Digital pH tester and pH test paper are used by Chen Dai to control the purification of dross powder and the reaction with cement.
Concrete blocks (as pictured to the left) containing Al dross can be the building blocks of the world of tomorrow, where waste is eliminated and upscaling rather than downscaling of residues is the paradigm.
Chen Dai received her BS in material physics from the University of Science and Technology Beijing and came to WPI in 2009. She is now working toward her MS in CR3 on Development of Aluminum Dross-based Materials for Engineering Applications: Reduce land filling and energy usage to recover Al. She notes, "It is said that the man with a new idea is a crank until the idea succeeds. I will try to prove that I am not being a crank."
There is only a finite amount of resources on this planet, and inorganic materials are not renewable. This is further exacerbated as our demand for resources is dramatically increasing. Through recycling we have the opportunity to reduce the consumption of our limited resources, to reduce energy usage, and to reduce air and water pollution. The table below shows us the energy savings when using recycled materials. It can be noted that more than 60 percent of energy usage could be saved if we produce metal from recycled materials rather than raw materials.
|Materials||Energy Savings (%)|
Iron and Steel
Current identification methods for metal recovery and recycling rely on a chosen property of the material in order to sort it. Typical sorting techniques include density separation, magnetic separation, and hydrometallurgical processes. However, nothing about the chemical composition of the materials being extracted in these processes is actually known. Today, sensing techniques such as X-ray fluorescence (XRF) have enabled determination of the chemical make up of alloys in real time. This creates opportunities within the field of recycling to upgrade the value of waste stream by intelligently separating out unwanted materials, leaving behind the desired metal.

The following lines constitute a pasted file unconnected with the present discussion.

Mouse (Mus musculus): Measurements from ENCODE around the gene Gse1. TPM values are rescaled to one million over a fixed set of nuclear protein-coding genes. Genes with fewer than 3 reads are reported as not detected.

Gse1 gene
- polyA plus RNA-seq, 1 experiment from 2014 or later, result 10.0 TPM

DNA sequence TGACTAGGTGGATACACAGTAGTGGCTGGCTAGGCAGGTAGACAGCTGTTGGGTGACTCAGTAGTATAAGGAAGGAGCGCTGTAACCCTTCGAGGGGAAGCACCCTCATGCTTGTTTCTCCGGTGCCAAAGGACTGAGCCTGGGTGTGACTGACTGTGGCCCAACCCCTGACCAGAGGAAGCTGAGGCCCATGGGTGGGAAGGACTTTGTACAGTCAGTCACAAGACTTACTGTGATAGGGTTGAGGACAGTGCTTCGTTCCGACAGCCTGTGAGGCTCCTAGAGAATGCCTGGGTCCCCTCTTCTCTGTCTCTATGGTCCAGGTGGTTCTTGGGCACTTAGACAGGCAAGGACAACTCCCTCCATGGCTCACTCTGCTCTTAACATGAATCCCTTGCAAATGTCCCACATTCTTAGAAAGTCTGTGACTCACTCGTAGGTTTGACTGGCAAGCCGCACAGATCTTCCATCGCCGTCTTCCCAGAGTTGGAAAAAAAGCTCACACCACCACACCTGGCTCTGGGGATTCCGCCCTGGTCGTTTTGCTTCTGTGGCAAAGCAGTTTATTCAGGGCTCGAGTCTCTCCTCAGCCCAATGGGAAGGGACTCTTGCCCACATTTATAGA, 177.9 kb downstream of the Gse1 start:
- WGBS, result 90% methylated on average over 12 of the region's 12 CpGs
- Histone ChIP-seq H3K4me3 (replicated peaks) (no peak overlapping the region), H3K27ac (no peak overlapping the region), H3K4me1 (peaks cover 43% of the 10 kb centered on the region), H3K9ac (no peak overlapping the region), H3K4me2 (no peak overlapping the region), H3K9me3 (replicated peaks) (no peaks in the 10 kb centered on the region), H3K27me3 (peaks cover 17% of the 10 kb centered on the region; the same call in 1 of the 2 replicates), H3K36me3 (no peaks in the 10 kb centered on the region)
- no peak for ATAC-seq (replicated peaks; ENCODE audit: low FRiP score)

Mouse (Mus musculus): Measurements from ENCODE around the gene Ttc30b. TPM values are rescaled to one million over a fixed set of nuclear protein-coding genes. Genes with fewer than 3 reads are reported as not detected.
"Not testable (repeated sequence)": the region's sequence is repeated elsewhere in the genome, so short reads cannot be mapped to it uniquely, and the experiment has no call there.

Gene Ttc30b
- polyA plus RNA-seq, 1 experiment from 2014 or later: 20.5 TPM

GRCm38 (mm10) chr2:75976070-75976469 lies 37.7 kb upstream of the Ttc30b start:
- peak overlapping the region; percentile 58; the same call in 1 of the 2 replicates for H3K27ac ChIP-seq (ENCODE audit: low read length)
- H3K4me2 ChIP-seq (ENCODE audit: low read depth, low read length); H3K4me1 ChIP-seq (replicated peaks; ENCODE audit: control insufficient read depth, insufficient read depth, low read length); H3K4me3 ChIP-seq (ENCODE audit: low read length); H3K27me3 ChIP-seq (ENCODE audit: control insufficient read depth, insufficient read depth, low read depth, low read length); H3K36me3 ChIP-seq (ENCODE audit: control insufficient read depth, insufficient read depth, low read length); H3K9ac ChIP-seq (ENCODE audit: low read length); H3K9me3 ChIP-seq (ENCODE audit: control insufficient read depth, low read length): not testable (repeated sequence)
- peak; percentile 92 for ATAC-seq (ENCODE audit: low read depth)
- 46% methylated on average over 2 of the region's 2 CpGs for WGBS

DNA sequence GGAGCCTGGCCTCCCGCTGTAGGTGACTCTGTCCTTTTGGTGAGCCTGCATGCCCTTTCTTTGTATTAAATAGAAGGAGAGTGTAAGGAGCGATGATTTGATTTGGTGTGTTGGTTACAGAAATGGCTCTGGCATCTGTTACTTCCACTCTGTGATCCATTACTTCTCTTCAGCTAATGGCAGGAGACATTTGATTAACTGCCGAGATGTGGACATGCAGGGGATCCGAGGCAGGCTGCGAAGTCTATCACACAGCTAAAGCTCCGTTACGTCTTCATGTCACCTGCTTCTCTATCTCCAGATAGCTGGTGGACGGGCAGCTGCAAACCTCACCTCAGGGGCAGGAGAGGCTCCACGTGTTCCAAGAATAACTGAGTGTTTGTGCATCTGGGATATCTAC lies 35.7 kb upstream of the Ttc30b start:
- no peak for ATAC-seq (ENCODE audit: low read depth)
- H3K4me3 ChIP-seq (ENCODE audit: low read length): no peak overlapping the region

The principal goal of this research is to create an automated sorting system to recycle high-value metal scrap, such as Nb and Mo, using XRF technique as one mode of identification. Typically, a sorting system consists of three steps: feeding, identification, and separation (see Figure above). NIST-ATP has initiated a project with one of our CR3 members to explore a sorting technology that involves the use of X-ray fluorescence and transmission to detect chip composition and defects. CR3 will focus its sortation project on the feeding and ejection steps. Moreover, the optimized feeding and ejection methods we will establish can be used with any identification methodology, not just XRF.
Taxonomy of the best-fit methods for sorting different material types and particle sizes is being created. Subsequently, a feeding system able to provide a monolayer of chips at a belt load that is variable, is being developed (see figure below). A micro-ejection technology for the removal of the unwanted materials from a particulate waste stream will be built. Different feed systems have been procured from our members, and these will be tested and, ultimately, a beta site trial will be carried out.
Hao Yu received his BS in materials science and engineering at Shanghai Jiao Tong University in China. He came to WPI in 2008 and completed his MS degree in May 2010. He is currently pursuing his PhD at the CR3, working on the sortation project.
Traditional scrap sortation technology separates scrap into alloy classes, each having a chemical composition that is uncertain and varies between lots. The availability of real-time, in-situ sensors to measure the composition of molten metal, during subsequent scrap melt processing, will increase the melt processability of scrap by enabling fast response to aberrant scrap composition and closed loop melt compositional control. Increased scrap processability will encourage increased scrap utilization, lessen export of domestic metal scrap resources, and support closed loop metals recycling, providing significant materials sustainability and energy benefits to society.
Previous work has demonstrated the feasibility of optoelectronic compositional sensing for liquid metals. However, it also showed that melt surface contamination from oxides and surface segregation degraded measurement accuracy and precision. Efforts need to be made to investigate these effects and improve the accuracy of measurement. The overarching goal of this research project is to improve the performance of optoelectronic sensing technologies, including Laser Induced Breakdown Spectroscopy (LIBS) and X-ray Fluorescence (XRF), to overcome the degrading effect of surface contamination upon the measurement of molten metal composition.